Three non-profit organizations filed a motion to stop the development of large Arizona pumped storage projects in Black Mesa on the Navajo Nation. Tó Nizhóní Ání, Diné Citizens Against Ruining our Environment, and the Center for Biological Diversity filed the motion to deny preliminary print applications for three pump storage projects.
Nature and People First, owned by a French entrepreneur, filed preliminary applications to develop the Black Mesa North, East, and South Pump Storage Projects. The projects would create a closed-loop pumped storage power plant with a 2,250-megawatt capacity. The projects would be 40 linear miles long and would pump water uphill to reservoirs on Black Mesa under certain conditions. The applications cite aquifers beneath Black Mesa and the Colorado and San Juan Rivers as potential water sources.
Eight new reservoirs on 38,000 acres, around 60 percent of Lake Powell’s surface area, are proposed. It would take 450,000 acre-feet of water to fill the reservoirs. The projects would also include a new lower reservoir with a 14,500-acre surface area and a storage capacity of 250,000 acre-feet.
“These projects rely on water and community consent that doesn’t exist,” said Taylor McKinnon at the Center for Biological Diversity.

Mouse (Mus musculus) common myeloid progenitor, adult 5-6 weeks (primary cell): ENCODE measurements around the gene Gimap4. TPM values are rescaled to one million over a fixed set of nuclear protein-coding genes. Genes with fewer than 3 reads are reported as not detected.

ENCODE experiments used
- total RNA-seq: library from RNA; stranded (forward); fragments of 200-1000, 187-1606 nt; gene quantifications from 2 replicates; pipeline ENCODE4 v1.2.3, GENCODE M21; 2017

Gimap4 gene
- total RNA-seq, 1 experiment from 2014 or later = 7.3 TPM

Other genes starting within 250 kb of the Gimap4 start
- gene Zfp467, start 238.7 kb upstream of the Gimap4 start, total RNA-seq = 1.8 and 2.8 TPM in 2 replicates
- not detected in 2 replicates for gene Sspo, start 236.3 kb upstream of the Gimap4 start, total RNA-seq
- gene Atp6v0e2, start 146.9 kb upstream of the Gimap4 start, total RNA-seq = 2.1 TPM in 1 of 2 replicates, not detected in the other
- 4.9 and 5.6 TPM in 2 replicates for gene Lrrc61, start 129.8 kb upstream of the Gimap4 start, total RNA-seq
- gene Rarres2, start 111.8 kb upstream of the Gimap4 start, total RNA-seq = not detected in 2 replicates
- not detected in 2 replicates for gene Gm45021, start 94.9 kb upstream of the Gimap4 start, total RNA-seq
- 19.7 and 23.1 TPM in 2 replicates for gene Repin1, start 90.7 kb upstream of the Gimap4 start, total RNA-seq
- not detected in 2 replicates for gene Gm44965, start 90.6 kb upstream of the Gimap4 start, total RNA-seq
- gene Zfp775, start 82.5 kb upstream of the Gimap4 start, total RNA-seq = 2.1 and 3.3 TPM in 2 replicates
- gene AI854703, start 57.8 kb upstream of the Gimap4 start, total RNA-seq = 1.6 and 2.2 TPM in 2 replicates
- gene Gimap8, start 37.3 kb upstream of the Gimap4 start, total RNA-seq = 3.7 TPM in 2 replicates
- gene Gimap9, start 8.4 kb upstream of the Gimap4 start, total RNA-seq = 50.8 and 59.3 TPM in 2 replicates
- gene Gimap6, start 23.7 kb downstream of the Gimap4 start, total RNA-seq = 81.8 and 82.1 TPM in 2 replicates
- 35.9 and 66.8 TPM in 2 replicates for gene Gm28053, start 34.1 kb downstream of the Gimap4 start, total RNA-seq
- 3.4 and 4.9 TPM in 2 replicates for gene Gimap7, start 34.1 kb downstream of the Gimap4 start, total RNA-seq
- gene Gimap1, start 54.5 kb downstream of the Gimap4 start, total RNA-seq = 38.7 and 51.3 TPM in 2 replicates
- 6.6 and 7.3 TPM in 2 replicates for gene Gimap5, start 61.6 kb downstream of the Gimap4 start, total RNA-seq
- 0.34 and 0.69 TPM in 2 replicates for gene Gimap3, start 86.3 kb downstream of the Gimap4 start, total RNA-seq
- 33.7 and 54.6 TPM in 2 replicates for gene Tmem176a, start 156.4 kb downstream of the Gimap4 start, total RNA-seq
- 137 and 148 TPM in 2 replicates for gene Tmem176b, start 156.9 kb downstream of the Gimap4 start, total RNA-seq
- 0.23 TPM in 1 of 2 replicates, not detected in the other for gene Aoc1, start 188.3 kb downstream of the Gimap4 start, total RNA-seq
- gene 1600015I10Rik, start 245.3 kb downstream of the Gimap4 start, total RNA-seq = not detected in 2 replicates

Problems with the Black Mesa Pumped Storage Projects
Problems exist with the applications for the projects. First, there is a legal problem. Center for Biological Diversity states that the application for the project does not show the “legal rights to those sources.” The Navajo Nation filed a motion on December 30, 2022, to intervene in the application process.
The Navajo Nation opposes the application for numerous reasons:
- NPF did not seek the consent of the Navajo Nation, nor did it obtain the required clearances and permits for preliminary biological investigations or construction of the projects
- The lack of information about “meaningful consultation” between NPF and the Navajo Nation.
- The projects could impact the use of those lands by the Navajo Nation, their water rights, their wildlife and plant resources, the fish resources of the Colorado and San Juan rivers, and their cultural resources.
Decades of coal extraction in the area have already caused environmental harm. In 1966, the Navajo and Hopi nations sold the mineral and aquifer rights on Black Mesa to the Peabody Coal Company for $2 million a year. Coal mining depleted the aquifer and polluted the area. Around 12,000 to 16,000 Navajos were forced from Black Mesa under federal law. The mine closed in 2005.
Black Mesa is part of the Navajo and Hopi reservations. Both nations share an area within Black Mesa. Native peoples have inhabited the region for more than 7,000 years. There are around 16,000 Navajo and 8,000 Hopi people on Black Mesa. The Navajo consider Black Mesa to be a sacred mountain that is important to one of their ceremonies.
“These wildly unrealistic projects would only add to decades of harm from coal mining to Black Mesa’s people, land, and aquifers,” said Nicole Horseherder, executive director of Tó Nizhóní Ání, one of the three non-profit groups that filed the motion. “Asking for federal approvals before the consent of Black Mesa’s communities is the height of arrogance. It tells us all we need to know.”
Image credit: My Mom is Wolves on Flickr